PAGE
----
A 10-meter connectivity range is allowed by the JLab Epic Air Elite Class 1 Bluetooth 5.0 support. Unfortunately, the only high-quality codec supported is AAC, which only works well on iPhones. Granted, this is forgivable since these are workout earbuds, not hi-fi headphones. That said, if you’re privy to streaming shows from the treadmill, you’re bound to run into a bit of audio-visual lag.
On the flip side, the auto on and connect feature works reliably whenever the ‘buds are removed from the dual-purpose charging case. Connecting never takes longer than two seconds and they remain connected well within the 10-meter range, a true feat for the technology.
How do the earbuds sound?
In typical JLab fashion, there exist three EQ options: JLab signature, a consumer-friendly bass and treble-heavy sound; balanced, which reproduces a neutral-leaning sound; and bass boost. While bass boost is what most of us are likely to use for exercising, I’ll be speaking from the perspective of the balanced option. Coincidentally, this also happens to be the default mode.
Getting the right fit for your in-ears is imperative for optimal sound quality. The included medium ear tips fit our test head well and isolated most low-end noise. This is something to be aware of when exercising outdoors as you don’t want to completely block out your surroundings. Then again, you can triple-tap either earbud to enable Ambient Aware mode too.
Lows, mids, and highs
Even with the balanced preset selected, bass and midrange frequencies are emphatically emphasized. Generally speaking, clarity isn’t JLab’s strong suit and that shines through with the JLab Epic Air Elite.
In the song Hold My Girl on George Ezra’s sophomore album, the introductory guitar picking and strumming pattern is a great example of the lacking clarity. The fundamental frequencies of the beginning G-D-C chords mask their respective harmonic resonances. While this would be a tragedy for studio headphones, it’s passable with these earbuds since they’re meant for exercise and general use.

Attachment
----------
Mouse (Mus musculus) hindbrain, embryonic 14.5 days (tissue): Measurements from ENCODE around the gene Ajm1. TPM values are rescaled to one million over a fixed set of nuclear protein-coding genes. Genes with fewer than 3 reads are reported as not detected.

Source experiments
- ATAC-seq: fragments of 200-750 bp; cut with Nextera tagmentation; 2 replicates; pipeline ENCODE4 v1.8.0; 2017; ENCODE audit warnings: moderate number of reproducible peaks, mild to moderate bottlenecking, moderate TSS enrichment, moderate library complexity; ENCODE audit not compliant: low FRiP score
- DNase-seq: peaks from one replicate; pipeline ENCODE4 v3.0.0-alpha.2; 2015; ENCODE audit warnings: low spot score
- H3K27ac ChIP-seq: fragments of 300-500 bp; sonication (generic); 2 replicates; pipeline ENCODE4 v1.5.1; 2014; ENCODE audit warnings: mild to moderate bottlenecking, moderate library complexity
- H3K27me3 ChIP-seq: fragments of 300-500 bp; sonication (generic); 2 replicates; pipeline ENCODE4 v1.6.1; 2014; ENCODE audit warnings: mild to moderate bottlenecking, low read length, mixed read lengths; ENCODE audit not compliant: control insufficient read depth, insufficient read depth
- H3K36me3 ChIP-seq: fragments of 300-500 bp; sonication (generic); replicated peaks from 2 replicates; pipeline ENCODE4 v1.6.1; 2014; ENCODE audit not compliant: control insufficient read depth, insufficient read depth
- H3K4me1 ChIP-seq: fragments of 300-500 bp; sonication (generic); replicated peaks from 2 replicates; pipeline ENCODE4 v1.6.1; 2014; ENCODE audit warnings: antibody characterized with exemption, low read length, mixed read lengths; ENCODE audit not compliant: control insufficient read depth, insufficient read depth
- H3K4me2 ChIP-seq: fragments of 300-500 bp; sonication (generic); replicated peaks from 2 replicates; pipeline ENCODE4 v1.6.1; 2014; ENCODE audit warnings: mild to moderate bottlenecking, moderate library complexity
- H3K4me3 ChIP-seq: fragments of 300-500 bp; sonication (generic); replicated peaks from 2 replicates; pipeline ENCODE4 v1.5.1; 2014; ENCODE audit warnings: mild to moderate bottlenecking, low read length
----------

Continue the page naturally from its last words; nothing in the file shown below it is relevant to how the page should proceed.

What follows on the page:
Bass emphasis isn’t necessarily a bad thing, but to get an idea of how exaggerated it is with the balanced profile, skip to the song’s refrain at 2:18. Here, Ezra sings with minimal underscoring; however, the bass at 2:22 nearly mutes the word “got.”
Treble frequencies are also stressed, just not to the same extent. For instance, cymbal hits audibly jangle throughout the song, even during the climactic and final chorus. However, just because they’re audible doesn’t make them detailed.
Audio clarity is lacking, but that's to be expected for workout earbuds since durability and functionality take precedence in the gym.
While it may seem that there’s nothing positive to say about the sound quality, the fact of the matter is that these are for working out. If you’re in a gym, it’s nearly impossible for any earbuds to compete with neighboring, boastful grunts and clanging plates. Therefore, it’s fine that audio quality falls to the wayside. After all, when buying workout earbuds, you’re paying for the durability and feature set, not for exceptional audio quality. If you want that, there are plenty of viable options out there.
Should you buy the JLab Epic Air Elite?
Yes. While these earbuds are on the more expensive side for JLab products, they remain reasonably priced compared to the competition and afford similar, if not more comprehensive, features. The IP55 rating seems a JLab standard and the two-year warranty reaffirms the notion that JLab confidently backs its products.
Although the charging case is both bulky and heavy, it’s really two chargers in one: one for the earbuds and one for your smartphone. Quick charging would have been a nice feature, albeit an unnecessary one. Aside from that, it’s a task to find something to nitpick about these truly wireless earbuds. For the price, they’re phenomenal. If you like them but don’t want to spend as much, the JBuds Air is a third of the price.
Still looking? Read up on our list of the best true wireless earbuds